Edmond G. Jeffries writes Dr. King after hearing him speak at the Chicago Sunday Evening Club. Jeffries states, "The injustices that the white man has visited on the colored man for hundreds of years burns my soul." Jeffries expresses that he only wants to be a Christian.

Letter from Ronald Segal to MLK

Sunday, October 10, 1965
Atlanta, GA, Georgia (GA), London, England, South Africa

Mr. Segal expresses his appreciation for Dr. King's willingness to sponsor the International Conference on South Africa. He also requests that Dr. King prepare a short paper to deliver at the Conference.

Letter from Lilyann Mitchell to MLK

Missouri (MO)

Lilyann Mitchell wrote this letter of support to Dr. King and included a copy of a poem she had written describing him. She writes that it has been published in multiple newspapers.

Letter from Mr. Joseph Mermel to Coretta Scott King

Thursday, March 18, 1965
New York, NY

In this letter to Mrs. King, Mr. Mermel informs her that a sculptress, Sally Stengel, would like to make a sculpture of Dr. King, given he is one of "two outstanding leaders of the Negro race."

Letter to Mr. Wilkinson from Dr. Schrade

Monday, May 3, 1965
New York (NY), New York, NY, New Jersey (NJ), INDIA, London, England

Dr. Schrade asks Mr. Wilkinson in the NAACP office in New York to pass on a request for Dr. King to write an article for his magazine. Previous Nobel Prize winners have submitted an autograph photo and a short biography to the magazine. In additional to the requested article, Dr. Schrade hopes Dr. King will do the same.

The People Speak

Tuesday, December 20, 1966

The neighborhood residents initiate a self-reliant program entitled, "Self-Help Policy-67 Model", due to the inadequacies within the federal government's Anti-poverty Program and the War on Poverty Program. These individuals are considered "The New Breed" and are working to cease their economic disparities. They correlate the biblical story of Nicodemus to associate the promised land of economic freedom.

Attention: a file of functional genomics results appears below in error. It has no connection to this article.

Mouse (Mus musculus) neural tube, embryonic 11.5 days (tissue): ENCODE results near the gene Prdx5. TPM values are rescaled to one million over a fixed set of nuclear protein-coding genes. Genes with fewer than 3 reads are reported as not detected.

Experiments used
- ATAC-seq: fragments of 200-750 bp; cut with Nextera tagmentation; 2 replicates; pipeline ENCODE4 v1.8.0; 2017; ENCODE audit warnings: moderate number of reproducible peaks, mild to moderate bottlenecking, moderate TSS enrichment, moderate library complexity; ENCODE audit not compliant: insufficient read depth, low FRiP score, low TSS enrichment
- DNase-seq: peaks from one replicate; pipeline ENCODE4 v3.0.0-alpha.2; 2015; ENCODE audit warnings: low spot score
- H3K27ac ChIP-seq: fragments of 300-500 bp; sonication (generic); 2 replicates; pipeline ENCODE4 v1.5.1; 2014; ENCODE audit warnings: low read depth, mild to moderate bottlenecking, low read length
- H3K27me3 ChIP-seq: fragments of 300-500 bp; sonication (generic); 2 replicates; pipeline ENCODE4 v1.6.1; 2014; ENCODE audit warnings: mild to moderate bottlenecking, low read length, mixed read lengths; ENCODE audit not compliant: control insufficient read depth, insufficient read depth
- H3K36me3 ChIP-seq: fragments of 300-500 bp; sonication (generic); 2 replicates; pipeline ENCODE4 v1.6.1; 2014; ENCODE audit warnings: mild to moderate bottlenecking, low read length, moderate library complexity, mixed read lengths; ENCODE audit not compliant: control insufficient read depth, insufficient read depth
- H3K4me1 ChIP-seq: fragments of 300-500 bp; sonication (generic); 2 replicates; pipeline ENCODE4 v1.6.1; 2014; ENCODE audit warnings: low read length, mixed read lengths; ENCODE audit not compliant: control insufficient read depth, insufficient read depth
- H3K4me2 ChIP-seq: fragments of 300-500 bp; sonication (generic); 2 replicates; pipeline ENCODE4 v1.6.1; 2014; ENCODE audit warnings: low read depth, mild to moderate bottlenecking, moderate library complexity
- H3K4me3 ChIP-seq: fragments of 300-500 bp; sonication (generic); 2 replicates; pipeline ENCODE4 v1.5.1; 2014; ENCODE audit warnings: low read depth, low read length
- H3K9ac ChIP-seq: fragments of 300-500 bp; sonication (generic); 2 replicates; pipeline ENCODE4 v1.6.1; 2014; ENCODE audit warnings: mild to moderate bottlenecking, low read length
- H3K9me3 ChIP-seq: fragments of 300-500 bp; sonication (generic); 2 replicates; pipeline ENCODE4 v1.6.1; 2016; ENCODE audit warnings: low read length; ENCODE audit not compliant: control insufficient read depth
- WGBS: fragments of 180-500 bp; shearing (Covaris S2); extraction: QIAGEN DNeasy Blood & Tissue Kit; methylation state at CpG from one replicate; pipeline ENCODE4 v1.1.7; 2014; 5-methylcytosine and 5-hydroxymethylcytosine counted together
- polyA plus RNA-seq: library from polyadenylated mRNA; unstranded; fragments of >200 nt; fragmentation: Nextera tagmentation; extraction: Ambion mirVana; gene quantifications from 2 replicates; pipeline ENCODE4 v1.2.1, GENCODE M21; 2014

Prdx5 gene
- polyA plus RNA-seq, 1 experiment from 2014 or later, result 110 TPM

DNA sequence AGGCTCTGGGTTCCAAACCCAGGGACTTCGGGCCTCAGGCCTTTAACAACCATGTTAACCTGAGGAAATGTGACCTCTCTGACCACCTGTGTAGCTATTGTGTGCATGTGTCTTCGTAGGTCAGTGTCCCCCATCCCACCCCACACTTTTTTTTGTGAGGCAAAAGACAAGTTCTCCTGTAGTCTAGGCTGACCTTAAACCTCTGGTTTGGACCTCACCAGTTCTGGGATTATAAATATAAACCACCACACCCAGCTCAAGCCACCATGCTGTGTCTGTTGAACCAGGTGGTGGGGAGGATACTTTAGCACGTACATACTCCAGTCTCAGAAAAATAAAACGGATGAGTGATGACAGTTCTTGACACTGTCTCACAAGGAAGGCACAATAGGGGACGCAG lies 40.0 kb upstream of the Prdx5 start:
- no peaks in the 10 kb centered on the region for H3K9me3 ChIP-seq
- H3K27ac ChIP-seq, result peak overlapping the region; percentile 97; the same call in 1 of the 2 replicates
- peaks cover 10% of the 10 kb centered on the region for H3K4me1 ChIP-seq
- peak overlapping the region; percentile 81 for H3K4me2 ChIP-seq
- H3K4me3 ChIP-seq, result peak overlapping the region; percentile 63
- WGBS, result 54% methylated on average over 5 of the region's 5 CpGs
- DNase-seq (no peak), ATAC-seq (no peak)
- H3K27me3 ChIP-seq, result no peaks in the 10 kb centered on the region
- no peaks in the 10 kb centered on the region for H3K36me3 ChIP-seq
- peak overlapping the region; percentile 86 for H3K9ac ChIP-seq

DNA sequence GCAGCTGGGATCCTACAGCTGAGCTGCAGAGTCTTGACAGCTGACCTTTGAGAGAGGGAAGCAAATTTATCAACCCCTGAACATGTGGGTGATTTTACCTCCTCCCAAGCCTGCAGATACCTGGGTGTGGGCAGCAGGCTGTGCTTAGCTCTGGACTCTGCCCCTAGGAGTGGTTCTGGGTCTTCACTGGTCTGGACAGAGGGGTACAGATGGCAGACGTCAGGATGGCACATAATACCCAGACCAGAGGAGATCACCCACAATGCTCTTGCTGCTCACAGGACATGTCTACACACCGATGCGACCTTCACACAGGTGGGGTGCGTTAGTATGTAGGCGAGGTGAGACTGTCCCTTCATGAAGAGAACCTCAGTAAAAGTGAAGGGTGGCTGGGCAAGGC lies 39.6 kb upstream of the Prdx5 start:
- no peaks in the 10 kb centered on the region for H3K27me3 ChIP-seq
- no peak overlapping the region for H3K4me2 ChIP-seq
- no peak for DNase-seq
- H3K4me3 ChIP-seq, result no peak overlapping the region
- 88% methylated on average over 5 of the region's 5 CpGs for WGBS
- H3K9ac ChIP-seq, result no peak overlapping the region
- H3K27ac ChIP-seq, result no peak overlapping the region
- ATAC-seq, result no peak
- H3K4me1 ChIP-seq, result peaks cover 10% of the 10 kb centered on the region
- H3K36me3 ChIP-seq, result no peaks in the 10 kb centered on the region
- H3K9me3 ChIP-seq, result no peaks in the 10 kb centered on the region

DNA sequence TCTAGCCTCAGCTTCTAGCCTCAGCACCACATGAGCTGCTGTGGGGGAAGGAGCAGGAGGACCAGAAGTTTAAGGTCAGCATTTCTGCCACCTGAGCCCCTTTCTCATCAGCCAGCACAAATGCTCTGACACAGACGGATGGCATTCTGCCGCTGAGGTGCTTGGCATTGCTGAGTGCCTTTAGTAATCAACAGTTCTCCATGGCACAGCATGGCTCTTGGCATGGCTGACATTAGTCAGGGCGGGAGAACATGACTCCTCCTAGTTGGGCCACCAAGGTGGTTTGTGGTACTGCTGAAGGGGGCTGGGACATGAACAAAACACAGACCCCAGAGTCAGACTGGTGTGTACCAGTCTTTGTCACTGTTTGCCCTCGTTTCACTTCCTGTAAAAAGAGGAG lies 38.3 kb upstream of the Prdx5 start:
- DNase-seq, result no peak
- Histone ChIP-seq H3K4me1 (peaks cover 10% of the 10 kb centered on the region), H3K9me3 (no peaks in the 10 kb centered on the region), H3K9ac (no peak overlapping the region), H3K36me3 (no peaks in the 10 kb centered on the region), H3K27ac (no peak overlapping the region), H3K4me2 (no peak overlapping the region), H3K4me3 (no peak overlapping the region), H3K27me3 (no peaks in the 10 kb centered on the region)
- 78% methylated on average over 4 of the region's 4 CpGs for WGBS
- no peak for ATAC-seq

Letter from Senator Edward V. Long to MLK

Thursday, July 2, 1964
Washington, D.C.

Senator Edward V. Long (D-Missouri) writes Dr. King to thank him for his letter concerning Long's support of the civil rights bill.

Letter from Chuck Barris to MLK

Tuesday, May 4, 1965
Montgomery, AL, California (CA), Selma, AL

Chuck Barris has received national monetary support for the truck rentals used for the Selma to Montgomery March.

The Dimensions of a Complete Life

Montgomery, AL

Dr. King begins this sermon with the story of John's first sight of the holy city of Jerusalem. He uses the story to emphasize "an eternal truth which we must forever recognize, and that is that life at its best and life as it should be is the life that is complete on all sides." This famous sermon had been drafted several times and also takes up the name "Three Dimensions of A Complete Life."

Race Relations Sunday

Sunday, February 13, 1955
UNITED STATES OF AMERICA

The National Council of the Churches of Christ in the United States of America writes a message regarding race relations. The message discusses God's stance on prejudice and racism, stating that any prejudice act is against the will of God.

abstract needed

Friday, March 8, 1968
KENYA, TANZANIA, UGANDA, SOMALIA, ZAMBIA, ETHIOPIA, CONGO / ZAIRE, MOROCCO, NIGERIA, NIGER, TOGO, GHANA, LIBERIA, SENEGAL

Ave Maria National Catholic Weekly: A Voice for Harlem

Monday, July 31, 1967